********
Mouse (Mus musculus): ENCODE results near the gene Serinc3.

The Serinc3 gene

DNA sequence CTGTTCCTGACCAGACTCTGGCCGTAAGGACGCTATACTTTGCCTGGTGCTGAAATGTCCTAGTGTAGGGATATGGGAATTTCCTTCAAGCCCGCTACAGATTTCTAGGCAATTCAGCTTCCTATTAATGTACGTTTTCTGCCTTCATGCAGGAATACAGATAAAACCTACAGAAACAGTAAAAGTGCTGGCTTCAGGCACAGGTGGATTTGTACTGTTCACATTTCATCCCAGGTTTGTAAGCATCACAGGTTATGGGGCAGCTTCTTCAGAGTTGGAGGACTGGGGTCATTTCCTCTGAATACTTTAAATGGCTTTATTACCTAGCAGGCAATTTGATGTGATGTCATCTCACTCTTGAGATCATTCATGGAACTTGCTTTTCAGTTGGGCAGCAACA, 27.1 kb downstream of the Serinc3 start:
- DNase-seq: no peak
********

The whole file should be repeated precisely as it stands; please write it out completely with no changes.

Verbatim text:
Mouse (Mus musculus): ENCODE results near the gene Serinc3.

The Serinc3 gene

DNA sequence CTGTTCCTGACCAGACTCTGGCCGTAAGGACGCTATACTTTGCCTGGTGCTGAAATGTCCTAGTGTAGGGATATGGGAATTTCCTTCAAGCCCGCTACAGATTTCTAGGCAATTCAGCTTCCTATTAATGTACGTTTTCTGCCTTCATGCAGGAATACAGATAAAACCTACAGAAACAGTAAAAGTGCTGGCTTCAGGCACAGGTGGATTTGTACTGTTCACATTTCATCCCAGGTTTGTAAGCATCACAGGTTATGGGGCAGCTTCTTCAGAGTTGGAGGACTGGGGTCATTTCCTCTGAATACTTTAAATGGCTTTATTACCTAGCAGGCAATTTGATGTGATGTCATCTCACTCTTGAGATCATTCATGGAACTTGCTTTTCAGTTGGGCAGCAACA, 27.1 kb downstream of the Serinc3 start:
- DNase-seq: no peak